I am typically not a great planner when it comes to my writing work. I get the job done in a random fashion that bounces about from the start, to the end, to the middle, and all over the place. As a poor planner, scrivener has a number of features I have found invaluable to assist me in getting on with the task of writing a book. The project target feature is a great little prompt to help you keep on track with your writing targets, and to celebrate your progress along the way.

Accessed via the menu. Project | Show Project Targets

scrivener - show project targets menu

When I am writing, I have no pressing deadlines other than the ones I set myself. I usually pick a date and see how it comes out for the daily word count.

I write scifi, so I always pick a genre specific target for the whole book of 90K. Generally, I…

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#Newbook ‘The River’ by Patrick Jones (@PatrickJones56). You’ve been warned!

I read the sample chapters on Amazon and added them to my list of books to purchase.

Just Olga

Hi all:

It’s Friday and day for new books. And today it’s time to get scared, really scared.

I met Patrick Jones and family (they are great supporters of his writing) on Twitter and I’ve been following his career ever since. He blogs about writing, shares fascinating videos of his garden, and is generous sharing other writers’ work.

Author Patrick Jones Author Patrick Jones

Pat Jones was born and raised in St. Louis, Missouri. His special interests include the science of paleoanthropology and archaeology.  Woodworking is one of his favorite hobbies, with special emphasis on the unique grains and textures of various species of trees. He and his wife, Sandy, thrive on designing and creating a flower garden of perennials, second to none! Constantly evolving, the garden began as a way that he could surprise his wife on her birthday. The rest is history! The garden now spans one forth of an acre!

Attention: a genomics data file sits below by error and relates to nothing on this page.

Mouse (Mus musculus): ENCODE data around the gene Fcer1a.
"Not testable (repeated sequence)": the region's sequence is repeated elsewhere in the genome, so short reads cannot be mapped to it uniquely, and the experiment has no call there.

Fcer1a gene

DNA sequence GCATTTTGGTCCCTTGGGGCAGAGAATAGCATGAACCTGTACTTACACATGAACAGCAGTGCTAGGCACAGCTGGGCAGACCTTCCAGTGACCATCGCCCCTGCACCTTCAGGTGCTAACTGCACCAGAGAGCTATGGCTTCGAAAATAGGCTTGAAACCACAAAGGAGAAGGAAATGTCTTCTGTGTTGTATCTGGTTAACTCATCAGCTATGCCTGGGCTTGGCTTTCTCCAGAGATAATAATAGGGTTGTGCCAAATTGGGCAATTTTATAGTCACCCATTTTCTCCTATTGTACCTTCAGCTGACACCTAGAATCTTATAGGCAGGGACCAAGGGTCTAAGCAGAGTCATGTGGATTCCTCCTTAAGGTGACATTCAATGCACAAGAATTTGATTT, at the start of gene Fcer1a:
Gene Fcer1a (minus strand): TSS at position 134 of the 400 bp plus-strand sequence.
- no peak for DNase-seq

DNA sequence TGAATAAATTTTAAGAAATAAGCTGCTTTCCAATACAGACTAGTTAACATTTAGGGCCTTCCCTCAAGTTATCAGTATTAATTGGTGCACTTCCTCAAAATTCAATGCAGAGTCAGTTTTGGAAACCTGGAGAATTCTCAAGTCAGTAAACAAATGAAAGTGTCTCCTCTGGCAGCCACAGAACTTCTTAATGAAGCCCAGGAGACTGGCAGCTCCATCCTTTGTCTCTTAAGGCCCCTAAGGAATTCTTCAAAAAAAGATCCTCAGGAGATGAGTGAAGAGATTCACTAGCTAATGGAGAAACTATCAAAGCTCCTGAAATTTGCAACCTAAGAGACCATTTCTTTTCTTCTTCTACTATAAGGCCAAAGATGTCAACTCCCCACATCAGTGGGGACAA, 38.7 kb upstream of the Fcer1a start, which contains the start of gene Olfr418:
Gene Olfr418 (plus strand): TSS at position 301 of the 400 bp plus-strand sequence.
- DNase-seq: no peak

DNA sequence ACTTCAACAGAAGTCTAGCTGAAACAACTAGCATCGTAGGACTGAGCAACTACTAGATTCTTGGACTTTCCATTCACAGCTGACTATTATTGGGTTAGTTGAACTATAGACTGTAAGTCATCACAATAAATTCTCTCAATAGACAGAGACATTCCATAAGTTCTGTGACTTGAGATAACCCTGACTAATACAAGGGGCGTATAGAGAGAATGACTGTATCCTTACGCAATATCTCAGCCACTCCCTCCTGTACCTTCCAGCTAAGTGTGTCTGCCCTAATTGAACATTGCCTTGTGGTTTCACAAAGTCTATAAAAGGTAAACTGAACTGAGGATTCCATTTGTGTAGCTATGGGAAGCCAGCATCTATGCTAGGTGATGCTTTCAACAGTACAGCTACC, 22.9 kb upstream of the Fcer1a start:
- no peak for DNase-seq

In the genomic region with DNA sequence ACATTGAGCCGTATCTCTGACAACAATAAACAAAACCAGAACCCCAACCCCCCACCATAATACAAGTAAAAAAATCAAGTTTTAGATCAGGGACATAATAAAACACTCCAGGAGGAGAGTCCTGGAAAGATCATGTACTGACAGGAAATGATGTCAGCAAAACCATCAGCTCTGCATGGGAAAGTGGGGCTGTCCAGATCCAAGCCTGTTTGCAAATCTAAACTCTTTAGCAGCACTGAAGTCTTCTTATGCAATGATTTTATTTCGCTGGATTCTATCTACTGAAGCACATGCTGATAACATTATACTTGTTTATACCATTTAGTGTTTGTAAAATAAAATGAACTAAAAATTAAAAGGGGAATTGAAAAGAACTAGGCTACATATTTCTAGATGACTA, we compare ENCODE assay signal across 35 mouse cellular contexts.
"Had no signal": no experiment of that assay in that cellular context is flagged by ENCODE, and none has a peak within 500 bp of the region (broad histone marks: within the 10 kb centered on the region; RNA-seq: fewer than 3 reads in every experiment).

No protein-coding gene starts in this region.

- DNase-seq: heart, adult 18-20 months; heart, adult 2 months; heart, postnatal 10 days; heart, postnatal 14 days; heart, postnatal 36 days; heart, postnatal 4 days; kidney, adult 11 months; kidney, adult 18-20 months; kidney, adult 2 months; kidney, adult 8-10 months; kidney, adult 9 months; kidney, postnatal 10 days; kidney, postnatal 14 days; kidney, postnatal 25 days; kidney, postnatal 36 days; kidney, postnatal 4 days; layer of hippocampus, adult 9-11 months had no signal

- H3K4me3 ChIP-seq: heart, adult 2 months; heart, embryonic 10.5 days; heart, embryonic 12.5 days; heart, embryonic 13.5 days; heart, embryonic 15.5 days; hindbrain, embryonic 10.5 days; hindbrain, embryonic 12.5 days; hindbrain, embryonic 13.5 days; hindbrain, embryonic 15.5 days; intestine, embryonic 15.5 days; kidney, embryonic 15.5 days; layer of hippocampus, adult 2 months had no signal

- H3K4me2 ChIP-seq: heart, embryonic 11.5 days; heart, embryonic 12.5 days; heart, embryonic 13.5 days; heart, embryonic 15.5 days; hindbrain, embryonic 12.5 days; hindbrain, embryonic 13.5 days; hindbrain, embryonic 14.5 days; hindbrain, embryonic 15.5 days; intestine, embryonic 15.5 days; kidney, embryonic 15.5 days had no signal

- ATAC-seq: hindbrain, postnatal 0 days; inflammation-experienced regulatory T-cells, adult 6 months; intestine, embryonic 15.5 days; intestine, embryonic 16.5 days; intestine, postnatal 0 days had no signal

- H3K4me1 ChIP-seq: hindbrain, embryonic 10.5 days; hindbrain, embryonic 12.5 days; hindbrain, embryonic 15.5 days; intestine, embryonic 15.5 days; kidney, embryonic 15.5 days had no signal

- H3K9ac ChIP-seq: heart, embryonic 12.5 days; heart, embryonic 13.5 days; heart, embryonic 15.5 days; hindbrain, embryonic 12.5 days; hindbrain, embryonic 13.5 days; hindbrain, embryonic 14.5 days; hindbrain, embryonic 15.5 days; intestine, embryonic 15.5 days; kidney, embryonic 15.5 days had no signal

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Guest author: Howard Kaplan “Damascus Cover”

These books sound intriguing, as do Mr. Kaplan’s experiences in Russia. I am reblogging and sharing.

writerchristophfischer

Today I have the pleasure to introduce an author whose book was made into a film (and with such great actors, too). Since I just returned from Jerusalem and have been to Damascus and Syria in the early 90s I’m particularly interested in this book.
Howard Kaplan has kindly agreed to write a blog post to tell us about his book and success story.1505663_873254849412787_3428435138121261288_n

When I was in my early twenties backpacking through Europe, a friend and I flew on a lark to Lebanon.  In Beirut, we learned a shared taxi service—nine seat diesel Mercedes Benzes—ran regularly between Beirut and Damascus and Syria routinely issued visas at the border.  Damascus is the oldest continuously inhabited city on earth, an oasis surrounded by apricot orchards as underground rivers from Lebanon come up there.  So we went.  Among the places we visited was Marjeh Square, where the Israeli agent, Eli Cohen…